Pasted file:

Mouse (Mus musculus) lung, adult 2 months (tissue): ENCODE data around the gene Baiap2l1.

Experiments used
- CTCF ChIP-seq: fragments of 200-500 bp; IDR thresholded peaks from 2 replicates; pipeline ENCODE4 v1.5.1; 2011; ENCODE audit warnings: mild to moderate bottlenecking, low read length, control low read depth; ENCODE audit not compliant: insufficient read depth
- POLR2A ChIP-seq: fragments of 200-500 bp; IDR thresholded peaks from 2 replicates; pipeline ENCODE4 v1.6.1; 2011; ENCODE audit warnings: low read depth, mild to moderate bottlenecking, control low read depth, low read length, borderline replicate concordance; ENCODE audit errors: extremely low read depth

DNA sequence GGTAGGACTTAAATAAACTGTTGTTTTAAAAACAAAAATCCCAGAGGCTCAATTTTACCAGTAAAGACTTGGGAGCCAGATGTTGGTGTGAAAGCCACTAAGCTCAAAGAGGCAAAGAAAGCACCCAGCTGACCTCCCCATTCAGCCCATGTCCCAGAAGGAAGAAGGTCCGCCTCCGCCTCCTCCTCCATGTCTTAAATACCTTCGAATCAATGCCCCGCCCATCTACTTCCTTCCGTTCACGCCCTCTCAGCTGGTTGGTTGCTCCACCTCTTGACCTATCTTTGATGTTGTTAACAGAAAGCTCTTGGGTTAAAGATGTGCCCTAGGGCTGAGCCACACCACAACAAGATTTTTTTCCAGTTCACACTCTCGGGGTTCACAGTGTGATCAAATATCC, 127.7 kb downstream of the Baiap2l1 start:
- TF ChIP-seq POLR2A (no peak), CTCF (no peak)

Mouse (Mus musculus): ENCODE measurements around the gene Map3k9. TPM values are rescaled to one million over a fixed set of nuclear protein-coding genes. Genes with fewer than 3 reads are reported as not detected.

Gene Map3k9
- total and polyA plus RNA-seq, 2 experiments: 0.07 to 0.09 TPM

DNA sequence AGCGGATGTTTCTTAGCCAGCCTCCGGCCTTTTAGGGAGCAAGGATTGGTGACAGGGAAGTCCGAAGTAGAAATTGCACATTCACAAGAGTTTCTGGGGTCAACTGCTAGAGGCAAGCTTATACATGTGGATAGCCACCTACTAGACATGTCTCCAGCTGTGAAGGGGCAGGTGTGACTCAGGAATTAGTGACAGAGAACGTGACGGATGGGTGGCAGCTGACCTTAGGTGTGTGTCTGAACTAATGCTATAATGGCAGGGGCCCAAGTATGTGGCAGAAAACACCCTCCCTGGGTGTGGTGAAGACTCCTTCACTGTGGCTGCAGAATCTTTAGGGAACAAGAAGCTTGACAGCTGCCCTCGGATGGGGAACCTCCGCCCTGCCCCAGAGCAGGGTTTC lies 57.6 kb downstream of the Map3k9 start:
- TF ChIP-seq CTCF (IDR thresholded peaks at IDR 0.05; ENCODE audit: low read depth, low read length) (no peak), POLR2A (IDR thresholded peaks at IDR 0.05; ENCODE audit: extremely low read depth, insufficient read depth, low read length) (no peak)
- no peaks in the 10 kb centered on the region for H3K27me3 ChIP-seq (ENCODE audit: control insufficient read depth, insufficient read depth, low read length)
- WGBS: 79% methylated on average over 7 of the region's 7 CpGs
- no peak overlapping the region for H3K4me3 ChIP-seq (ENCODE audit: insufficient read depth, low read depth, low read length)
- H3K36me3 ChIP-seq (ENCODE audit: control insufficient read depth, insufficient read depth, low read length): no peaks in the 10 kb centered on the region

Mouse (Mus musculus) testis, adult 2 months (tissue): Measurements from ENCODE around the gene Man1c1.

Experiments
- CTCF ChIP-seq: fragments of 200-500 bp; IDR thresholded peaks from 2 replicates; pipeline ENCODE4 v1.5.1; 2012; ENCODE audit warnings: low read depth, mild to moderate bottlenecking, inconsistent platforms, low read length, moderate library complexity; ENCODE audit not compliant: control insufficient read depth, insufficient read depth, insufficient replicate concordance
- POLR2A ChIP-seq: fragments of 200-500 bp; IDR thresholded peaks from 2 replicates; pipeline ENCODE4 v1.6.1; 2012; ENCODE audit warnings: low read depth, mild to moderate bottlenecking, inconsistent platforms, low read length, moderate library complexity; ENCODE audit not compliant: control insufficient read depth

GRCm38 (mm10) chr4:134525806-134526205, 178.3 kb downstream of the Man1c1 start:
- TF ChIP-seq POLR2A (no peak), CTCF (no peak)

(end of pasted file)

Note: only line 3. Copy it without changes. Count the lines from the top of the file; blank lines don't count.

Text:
- CTCF ChIP-seq: fragments of 200-500 bp; IDR thresholded peaks from 2 replicates; pipeline ENCODE4 v1.5.1; 2011; ENCODE audit warnings: mild to moderate bottlenecking, low read length, control low read depth; ENCODE audit not compliant: insufficient read depth